The COVID-19 pandemic has caused serious economic damage across the globe. The biggest but often unspoken victims of the pandemic are businesses. Businesses – that used to live by the paradigm “the only social responsibility of a business is to make profit” – until recently began to recognize that their priorities must change if the human species and the planet are to survive for the longer term.
The pandemic exposes the vulnerabilities of the trickle-up neoliberal capitalism that many social movements, from Occupy Wall Street, Indignados, to Extinction Rebellion, have been trying to convey to the business world.
The clear message of this pandemic is that businesses must embrace a new paradigm that maintains a good balance in the pursuit of public service, environmental and commercial goals. “Shareholder value” can and should give way to “public and environmental value” as businesses’ reason for existence.
What is the point in creating wealth through business when health, environmental and social crises can easily push a business out of business within weeks, as many of us have witnessed in many countries recently?
Short-term focus in measuring the performance of a company and that of a chief executive officer can and should give way to “sustainability orientation”. That is, the extent to which a company can sustain over the long run and maintain a good balance between public service, environmental and commercial performance simultaneously.
The intellectual roots of this new paradigm can be traced back to the rise of corporate social responsibility (CSR) in the 1970s and 1980s. But CSR has been criticized by many for being mere lip service, a small add-on activity of a business and as detached from a business’ core business model. Not surprisingly many experts question the true value of CSR for society and the environment. What emerged later were social entrepreneurship, business for the bottom of the pyramid, sustainable entrepreneurship and circular economy movements in the post millennium.
The COVID-19 pandemic allows us to observe a new pattern of behavior in the business world: a blurring of the boundary between business and the society and particularly a deeper integration of public, environmental and commercial (PEC) value orientations. The PEC value trilogy is likely to be a new normal and the only way for businesses, the global economy and the planet to continue to grow sustainably, and to mitigate future pandemics.
In our months-long archival analysis of more than 200 published news reports on what companies have done in response to the COVID-19 pandemic, we found ample evidence that companies in Asia, America, to Australia/Oceania have embraced the PEC value trilogy. Below are some key patterns observed.
Most big companies repurpose their expertise to pursue the three values simultaneously. They “make do” and leverage what they already have and/or are good at doing (their expertise) to help take part in tackling COVID-19 such as participating in manufacturing face masks, haze mats or hand sanitizers that are currently in short supply – the kind of activities that are new to them.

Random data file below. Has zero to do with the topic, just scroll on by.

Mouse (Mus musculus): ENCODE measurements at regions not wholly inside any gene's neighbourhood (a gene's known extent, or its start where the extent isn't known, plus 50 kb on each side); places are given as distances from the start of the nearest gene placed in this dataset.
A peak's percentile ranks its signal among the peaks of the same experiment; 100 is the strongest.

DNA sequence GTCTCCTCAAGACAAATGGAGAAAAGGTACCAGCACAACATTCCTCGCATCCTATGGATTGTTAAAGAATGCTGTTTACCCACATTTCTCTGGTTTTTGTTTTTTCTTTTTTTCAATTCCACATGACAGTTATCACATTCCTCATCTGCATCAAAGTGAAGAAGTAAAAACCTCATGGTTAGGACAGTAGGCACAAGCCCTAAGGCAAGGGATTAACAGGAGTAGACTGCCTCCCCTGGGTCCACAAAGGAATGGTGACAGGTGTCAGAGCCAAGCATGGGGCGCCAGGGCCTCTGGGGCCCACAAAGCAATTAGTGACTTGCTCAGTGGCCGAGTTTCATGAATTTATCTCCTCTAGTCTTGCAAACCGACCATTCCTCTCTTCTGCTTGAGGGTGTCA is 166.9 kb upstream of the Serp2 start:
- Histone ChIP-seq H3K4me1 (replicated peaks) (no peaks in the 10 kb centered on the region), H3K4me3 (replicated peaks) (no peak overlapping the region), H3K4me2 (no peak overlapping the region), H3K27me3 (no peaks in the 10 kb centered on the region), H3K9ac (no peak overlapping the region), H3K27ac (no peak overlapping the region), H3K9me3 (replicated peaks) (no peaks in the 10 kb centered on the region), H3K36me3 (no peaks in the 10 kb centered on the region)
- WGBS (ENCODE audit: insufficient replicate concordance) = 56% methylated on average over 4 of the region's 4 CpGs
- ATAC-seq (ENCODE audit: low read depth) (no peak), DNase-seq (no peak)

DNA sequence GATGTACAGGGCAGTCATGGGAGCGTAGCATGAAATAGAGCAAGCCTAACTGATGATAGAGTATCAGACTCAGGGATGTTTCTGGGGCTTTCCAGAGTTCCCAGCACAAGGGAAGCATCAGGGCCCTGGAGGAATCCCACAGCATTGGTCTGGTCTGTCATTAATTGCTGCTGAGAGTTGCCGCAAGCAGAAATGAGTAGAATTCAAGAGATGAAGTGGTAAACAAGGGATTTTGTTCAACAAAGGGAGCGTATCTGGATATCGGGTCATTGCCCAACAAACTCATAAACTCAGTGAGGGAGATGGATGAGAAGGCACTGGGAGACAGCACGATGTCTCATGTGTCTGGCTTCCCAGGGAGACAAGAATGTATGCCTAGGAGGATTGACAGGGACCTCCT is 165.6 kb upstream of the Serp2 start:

Louis Vuitton, Prada and Gucci, for example, repurposed their production sites in France to produce hundreds of thousands of face masks. Tent Craft, an event tents company has leveraged its expertise in custom fabrication and large format printing to produce pop-up mobile infirmaries and drive-through tents for COVID-19 screenings. Many breweries (e.g., InBev, Carbon Six in NZ) transformed their distilleries in sites that produce hand sanitizers and disinfectants.
Other companies have utilized spare capacities to cocreate value with partners. Social distancing in some ways creates spare capacity in many companies in terms of manpower and production capacity.
Companies have made the best use of their low capacity to cocreate value with potential partners in a win-win fashion. For example, Air Asia launched the SOS (Save Our Shops) campaign to enable small e-merchants to sell products with zero commission and listing fees on the airline’s website OURSHOP. Qantas and Air New Zealand, for example, have repurposed their passenger fleets for cargo flights to deliver essential medical supplies. Hotels in Hong Kong have transformed their low capacity into COVID-19 quarantine centers.
Companies also comply with the government’s orders or support government recovery efforts. This refers to businesses that respond to the government’s request or call for tender as part of the government’s policies in dealing with the pandemic. For example, General Motors and 3M have produced essential products (e.g., ventilators and face masks) in response to US President Donald Trump’s tweet. In response to the Australian federal government’s call for businesses to be involved in tackling COVID-19, a consortium of local companies led by Grey Innovation took the plunge to produce ventilators. In Thailand, local face mask manufacturers have increased their production to meet surging demand but follow the selling prices set by the government.
The COVID-19 moments are opportunities to innovate and break the existing frames of doing business. Companies have embraced new ways of thinking and new business practices that are not necessarily consistent with the “business as usual” practices. For example, Hilton is collaborating with Lysol and Mayo Clinic to deliver a new industry-defining standard of cleanliness and disinfection in Hilton properties for guests during and after COVID-19.
Biermi, an online platform, is seeking to help many large and small US beer producers stay in business during the pandemic by helping customers find breweries near their neighborhood and conveniently order beer from them. Columbian fashion retailer Maaji has entered a new business selling protective hoodie masks and long jackets with face protection using materials made from recycled PET bottles.